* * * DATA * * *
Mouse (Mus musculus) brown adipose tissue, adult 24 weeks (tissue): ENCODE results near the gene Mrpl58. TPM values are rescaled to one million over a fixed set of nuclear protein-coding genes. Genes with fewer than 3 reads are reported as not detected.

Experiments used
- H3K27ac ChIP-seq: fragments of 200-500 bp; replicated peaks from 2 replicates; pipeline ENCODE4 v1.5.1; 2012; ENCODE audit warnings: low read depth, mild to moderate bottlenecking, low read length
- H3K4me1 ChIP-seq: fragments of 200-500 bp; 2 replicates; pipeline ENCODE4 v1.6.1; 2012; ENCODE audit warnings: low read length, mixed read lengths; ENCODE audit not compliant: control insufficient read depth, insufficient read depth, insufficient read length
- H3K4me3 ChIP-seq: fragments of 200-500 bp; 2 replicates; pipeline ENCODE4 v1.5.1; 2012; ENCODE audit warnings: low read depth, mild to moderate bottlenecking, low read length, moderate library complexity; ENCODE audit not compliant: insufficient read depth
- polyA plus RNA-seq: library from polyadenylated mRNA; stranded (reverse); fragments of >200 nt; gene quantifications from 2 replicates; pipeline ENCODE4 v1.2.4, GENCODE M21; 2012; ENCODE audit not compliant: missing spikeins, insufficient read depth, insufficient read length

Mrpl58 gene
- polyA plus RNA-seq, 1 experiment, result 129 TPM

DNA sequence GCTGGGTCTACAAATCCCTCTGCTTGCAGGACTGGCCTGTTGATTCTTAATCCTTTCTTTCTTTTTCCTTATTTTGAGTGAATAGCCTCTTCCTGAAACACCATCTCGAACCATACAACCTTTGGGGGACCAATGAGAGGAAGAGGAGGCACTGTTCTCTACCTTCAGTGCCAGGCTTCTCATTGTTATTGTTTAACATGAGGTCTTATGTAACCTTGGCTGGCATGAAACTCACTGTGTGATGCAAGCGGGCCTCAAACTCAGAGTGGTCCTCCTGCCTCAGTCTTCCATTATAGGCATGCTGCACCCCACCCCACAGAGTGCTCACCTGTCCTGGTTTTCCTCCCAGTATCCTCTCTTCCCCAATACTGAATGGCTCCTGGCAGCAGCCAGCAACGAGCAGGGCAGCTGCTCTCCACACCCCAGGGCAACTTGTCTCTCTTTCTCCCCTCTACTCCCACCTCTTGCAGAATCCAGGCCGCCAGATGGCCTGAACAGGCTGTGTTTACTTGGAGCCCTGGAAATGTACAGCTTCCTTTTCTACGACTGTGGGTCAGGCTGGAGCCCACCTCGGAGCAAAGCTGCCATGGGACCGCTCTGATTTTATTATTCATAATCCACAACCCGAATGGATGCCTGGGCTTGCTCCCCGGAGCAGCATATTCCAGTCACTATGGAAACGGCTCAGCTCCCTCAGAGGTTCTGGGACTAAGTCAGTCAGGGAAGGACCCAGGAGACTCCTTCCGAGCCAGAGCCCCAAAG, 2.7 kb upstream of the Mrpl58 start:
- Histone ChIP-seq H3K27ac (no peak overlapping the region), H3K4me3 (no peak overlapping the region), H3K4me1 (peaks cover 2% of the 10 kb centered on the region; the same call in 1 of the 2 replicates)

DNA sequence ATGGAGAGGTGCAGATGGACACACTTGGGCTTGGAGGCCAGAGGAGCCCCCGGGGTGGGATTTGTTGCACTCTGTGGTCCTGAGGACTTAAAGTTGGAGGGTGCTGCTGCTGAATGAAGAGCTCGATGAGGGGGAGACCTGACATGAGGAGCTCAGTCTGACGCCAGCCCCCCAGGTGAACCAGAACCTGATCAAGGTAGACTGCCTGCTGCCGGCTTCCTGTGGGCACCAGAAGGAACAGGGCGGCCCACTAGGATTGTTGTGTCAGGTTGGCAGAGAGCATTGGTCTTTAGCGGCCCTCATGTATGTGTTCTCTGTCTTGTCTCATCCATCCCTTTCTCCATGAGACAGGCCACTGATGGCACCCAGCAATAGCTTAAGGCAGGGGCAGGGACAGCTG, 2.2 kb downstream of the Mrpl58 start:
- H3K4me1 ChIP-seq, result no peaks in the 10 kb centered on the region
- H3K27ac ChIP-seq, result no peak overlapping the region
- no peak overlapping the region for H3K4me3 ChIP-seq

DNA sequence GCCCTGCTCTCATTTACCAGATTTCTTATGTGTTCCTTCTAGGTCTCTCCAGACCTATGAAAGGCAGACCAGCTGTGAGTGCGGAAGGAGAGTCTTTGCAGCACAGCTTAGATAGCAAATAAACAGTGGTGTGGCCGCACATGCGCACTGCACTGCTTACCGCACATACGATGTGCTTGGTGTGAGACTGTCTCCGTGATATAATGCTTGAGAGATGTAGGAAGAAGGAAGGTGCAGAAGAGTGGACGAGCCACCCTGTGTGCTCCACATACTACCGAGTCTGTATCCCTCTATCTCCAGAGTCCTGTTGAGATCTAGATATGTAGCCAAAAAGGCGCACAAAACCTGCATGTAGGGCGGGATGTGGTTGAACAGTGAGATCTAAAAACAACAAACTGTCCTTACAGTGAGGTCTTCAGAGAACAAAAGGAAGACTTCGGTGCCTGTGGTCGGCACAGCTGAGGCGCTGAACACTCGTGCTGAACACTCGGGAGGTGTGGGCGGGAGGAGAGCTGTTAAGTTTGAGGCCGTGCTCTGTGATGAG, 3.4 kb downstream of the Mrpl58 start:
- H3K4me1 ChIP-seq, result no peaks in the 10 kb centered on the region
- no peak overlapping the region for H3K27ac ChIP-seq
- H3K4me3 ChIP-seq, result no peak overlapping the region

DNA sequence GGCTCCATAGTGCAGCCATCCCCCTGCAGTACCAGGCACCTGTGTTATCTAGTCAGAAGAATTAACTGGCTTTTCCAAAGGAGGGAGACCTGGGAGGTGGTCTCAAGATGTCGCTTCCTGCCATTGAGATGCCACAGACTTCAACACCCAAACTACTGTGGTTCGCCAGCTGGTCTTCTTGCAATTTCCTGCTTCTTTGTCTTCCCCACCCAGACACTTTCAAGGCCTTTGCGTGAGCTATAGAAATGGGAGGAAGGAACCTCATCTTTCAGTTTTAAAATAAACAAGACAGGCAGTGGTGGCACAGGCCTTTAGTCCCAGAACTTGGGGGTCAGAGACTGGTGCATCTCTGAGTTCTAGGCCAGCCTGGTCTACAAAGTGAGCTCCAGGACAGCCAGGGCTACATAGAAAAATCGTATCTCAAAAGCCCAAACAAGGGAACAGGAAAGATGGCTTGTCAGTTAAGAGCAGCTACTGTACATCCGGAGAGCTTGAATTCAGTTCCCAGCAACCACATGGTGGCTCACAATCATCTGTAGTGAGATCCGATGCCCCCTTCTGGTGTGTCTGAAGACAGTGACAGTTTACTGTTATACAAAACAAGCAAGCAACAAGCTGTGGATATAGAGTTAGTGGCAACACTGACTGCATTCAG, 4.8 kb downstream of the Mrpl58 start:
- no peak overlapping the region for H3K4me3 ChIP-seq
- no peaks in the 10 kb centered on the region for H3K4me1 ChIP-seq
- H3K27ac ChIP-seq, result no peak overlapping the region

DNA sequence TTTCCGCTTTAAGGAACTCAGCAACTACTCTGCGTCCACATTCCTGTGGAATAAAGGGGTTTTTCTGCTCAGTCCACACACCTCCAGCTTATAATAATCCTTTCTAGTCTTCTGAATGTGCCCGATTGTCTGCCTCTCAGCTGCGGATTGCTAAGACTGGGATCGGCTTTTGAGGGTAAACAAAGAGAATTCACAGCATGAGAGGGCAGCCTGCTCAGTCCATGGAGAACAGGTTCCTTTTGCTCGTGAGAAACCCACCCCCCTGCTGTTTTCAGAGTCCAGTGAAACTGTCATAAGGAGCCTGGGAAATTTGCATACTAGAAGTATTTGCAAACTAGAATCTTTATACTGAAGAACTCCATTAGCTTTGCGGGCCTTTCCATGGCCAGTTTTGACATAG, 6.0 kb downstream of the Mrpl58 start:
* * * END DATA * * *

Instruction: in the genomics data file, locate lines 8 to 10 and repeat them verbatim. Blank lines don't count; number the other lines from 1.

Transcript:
- polyA plus RNA-seq, 1 experiment, result 129 TPM

DNA sequence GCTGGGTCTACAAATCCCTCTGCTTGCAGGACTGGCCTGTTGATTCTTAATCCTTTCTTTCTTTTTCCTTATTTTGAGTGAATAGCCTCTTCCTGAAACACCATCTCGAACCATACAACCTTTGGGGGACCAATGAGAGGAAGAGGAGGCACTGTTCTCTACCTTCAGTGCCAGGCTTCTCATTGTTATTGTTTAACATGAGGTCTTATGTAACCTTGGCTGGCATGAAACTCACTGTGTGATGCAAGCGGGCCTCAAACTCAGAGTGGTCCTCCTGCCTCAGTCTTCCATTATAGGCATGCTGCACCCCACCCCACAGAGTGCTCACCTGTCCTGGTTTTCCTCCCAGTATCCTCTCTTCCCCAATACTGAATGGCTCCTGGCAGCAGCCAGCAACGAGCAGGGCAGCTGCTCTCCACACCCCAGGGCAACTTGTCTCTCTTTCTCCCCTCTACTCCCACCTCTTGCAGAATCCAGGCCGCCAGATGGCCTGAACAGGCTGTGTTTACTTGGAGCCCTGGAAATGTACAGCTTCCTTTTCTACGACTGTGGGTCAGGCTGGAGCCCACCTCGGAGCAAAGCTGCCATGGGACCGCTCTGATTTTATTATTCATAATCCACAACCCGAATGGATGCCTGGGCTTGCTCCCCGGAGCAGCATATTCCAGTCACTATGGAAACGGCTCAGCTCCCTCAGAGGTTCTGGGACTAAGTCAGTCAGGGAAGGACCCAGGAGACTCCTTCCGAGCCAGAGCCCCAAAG, 2.7 kb upstream of the Mrpl58 start:
- Histone ChIP-seq H3K27ac (no peak overlapping the region), H3K4me3 (no peak overlapping the region), H3K4me1 (peaks cover 2% of the 10 kb centered on the region; the same call in 1 of the 2 replicates)